03. Mystic Nova - Fury of the Cyborg
04. bucky - The Exorcist (Final Area BGM)
05. Disasterphase - Ascend
06. temp sound solutions - A New Dawn
07. virt - Turbonugget
08. Wizwars - Fly Away
09. Phlogiston - I Was in the War, Damnit!
10. Zio and TEH LOLZ - Soul Snob
11. Norrin Radd - A Barrage of Hostile Abstractions
12. Alex Mauer - I Guess Your Face Fell Off
13. cacomistle - Blue, Brown, Pink, Grey
14. Alex Atchley - RUFFTRADE
15. Bit_Rat - Sunbeam
16. Prizmatic Spray - Desert Dilemma
17. temp sound solutions - Psionic Blast
18. RushJet1 - Boss9
19. Norrin Radd - Paradoxes Are Unveiled
20. Bit_Rat - Gimmick
21. Mystic Nova - Aerosaga
22. optomon - Hysteria
23. Shnabubula - virtigo
24. Neil Baldwin - Trapped
25. virt - Sorcerors Battle

New Disasterpeace tracks from High Strangeness soundtrack

Steve Jenkins, (the guy who runs the STFUAJPGM podcast, mentioned earlier on GM4A here) has another great project in the works: a retro-styled indie game called High Strangeness, which is being developed using funds gained through Kickstarter.com, the same website which was used to help create Kind of Bloop.

Since I was a kid, I have always dreamed of making my own video game. Now, armed with current technology I (with a few friends who have graciously donated their time and efforts) am hoping to do just that. For over a year we've been working on what some might call a 'retro game' inspired by the sights and sounds of the original Nintendo, and Super Nintendo video game consoles.

The game is planned to be released on PC and X-box Live in 2010. However, we can already take a sneak peek at the soundtrack to the game, currently being written by chiptune extraordinaire, Disasterpeace - download the preview ZIP of tracks here. You can also view a preview video over at the official game website. Look out for more news on this promising project in the future.

Miles Davis chiptune tribute Kind of Bloop released; Zen Albatross interview with Andy Baio and DisasterPEACE


As was announced a few months back, an amazing collection of chiptune artists gathered together to pay tribute to one of the most seminal works in 20th century music, Miles Davis' album Kind of Blue. The resulting effort is Kind of Bloop, and is available for download at the very low price of $5 at kindofbloop.com right now. This is a landmark moment in chiptunes and I am proud to be able to write about it as it happens. Also to commemorate this moment I am happy to present Zen Albatross, who comes to us with his second guest article for GM4A. This time he has landed an interview with two of the folks behind Kind of Bloop.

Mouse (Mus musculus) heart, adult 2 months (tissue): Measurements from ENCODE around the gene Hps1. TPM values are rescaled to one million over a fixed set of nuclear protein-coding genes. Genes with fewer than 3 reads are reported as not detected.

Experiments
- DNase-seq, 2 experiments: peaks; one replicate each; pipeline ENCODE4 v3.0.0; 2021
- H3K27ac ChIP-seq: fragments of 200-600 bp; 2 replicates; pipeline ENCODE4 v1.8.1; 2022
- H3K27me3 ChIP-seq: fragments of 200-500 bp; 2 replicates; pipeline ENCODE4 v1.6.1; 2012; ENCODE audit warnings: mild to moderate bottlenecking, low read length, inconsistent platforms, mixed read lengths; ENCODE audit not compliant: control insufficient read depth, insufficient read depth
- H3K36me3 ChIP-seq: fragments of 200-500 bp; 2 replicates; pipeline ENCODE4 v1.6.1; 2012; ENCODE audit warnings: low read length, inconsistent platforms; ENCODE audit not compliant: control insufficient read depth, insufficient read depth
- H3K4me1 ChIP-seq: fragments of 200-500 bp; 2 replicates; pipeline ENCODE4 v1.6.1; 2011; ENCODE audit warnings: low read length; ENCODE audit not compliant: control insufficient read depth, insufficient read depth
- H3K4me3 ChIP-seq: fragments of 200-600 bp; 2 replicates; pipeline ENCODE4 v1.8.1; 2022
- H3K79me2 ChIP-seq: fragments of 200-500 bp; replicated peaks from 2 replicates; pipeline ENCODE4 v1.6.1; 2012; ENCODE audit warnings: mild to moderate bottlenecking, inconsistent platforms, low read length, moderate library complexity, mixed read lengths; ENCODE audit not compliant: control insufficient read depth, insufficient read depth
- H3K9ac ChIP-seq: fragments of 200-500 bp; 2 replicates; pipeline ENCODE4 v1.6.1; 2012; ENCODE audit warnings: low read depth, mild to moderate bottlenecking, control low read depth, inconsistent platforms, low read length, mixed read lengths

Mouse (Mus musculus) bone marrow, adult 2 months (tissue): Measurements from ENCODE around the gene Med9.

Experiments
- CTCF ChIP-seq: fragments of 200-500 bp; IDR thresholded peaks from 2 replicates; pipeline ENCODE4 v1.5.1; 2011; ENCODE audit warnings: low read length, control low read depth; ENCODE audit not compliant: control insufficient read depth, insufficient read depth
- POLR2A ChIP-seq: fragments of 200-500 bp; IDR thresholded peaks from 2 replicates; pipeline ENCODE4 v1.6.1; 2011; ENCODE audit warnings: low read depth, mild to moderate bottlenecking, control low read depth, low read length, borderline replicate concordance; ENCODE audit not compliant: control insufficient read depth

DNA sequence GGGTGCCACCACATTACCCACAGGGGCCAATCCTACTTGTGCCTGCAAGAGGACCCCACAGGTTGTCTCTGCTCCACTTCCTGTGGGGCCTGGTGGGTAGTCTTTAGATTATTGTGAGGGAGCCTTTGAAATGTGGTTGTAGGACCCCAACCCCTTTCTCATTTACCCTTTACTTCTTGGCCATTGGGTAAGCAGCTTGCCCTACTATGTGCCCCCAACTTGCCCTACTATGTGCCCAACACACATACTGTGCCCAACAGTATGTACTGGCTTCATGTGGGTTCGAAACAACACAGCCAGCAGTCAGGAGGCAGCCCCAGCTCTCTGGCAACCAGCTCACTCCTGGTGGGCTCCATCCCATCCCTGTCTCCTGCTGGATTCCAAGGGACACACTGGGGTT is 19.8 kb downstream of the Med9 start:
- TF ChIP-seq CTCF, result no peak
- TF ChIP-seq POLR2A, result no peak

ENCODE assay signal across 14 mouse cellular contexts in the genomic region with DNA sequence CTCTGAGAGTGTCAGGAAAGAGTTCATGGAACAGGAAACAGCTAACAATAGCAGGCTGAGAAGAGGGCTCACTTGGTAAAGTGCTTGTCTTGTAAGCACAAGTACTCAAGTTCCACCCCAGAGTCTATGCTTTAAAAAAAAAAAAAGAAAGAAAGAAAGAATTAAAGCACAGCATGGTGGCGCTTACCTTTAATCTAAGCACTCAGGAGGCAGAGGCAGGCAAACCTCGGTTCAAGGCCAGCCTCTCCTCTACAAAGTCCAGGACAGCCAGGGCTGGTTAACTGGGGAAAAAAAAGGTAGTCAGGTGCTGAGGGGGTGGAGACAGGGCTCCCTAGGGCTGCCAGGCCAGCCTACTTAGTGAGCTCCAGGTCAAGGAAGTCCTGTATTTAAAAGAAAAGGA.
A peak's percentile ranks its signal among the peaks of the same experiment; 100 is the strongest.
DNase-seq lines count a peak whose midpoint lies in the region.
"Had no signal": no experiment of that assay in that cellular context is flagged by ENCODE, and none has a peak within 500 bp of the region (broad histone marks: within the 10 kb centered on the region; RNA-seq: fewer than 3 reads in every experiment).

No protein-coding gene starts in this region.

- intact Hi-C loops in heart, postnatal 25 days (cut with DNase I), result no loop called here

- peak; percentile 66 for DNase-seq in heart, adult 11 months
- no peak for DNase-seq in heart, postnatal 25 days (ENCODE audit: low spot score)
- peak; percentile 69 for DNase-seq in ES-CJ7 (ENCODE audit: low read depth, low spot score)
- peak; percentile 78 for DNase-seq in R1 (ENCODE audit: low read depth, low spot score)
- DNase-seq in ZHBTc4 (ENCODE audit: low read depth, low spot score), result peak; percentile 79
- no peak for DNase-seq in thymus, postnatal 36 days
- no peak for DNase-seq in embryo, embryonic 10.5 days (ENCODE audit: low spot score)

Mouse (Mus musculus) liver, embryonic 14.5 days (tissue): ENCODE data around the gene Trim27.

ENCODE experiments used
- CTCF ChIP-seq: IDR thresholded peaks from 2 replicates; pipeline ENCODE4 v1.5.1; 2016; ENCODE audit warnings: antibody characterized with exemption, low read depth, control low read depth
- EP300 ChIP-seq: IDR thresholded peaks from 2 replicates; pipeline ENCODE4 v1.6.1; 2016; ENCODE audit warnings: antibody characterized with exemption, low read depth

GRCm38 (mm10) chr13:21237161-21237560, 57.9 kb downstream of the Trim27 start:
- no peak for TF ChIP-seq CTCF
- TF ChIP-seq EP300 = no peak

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Miles Davis’ Kind of Blue was a landmark achievement in the history of recorded sound. It not only pioneered modern Jazz as we know it, but also refined the art of recording and completely changed the way musicians produced albums. Since its release in the summer of 1959, Kind of Blue has been consistently regarded as one of the most influential recordings of all time. In honor of the record’s 50th Anniversary, Andy Baio of Waxy.org assembled an all-star team of chiptune musicians to create Kind of Bloop, a complete re-imagining of the seminal Jazz classic, created using obsolete videogame hardware.

Go ahead and shout ‘blasphemy’ now, if you like. But take a moment to consider the amazing nature of this project and the manner in which it came about; a method which very well may be just as revolutionary as the artistry it pays tribute to.

I had the pleasure of chatting with both project organizer Andy Baio and chip musician Rich Vreeland about the ambitious plan to create the ultimate chiptune jazz tribute album. Hit the jump to discover the story behind Kind of Bloop and a new breed of fan-funded projects that are changing the way people make independent games and music forever.

The setting of the story is Kickstarter, a collaborative fundraising website brainstormed by internet entrepreneur Perry Chen. The site launched earlier this year, featuring a smattering of start-up projects. Just 4 short months later, it now hosts hundreds of prospective projects, allowing users to get funding in order to create albums, games, books, magazines, iPhone applications and pretty much any other form of media you can think of. When Andy Baio was paired up with Chen through a mutual acquaintance, he began to realize Kickstarter as the perfect platform to launch a project of his own. Shortly after, Andy was made CTO of the site.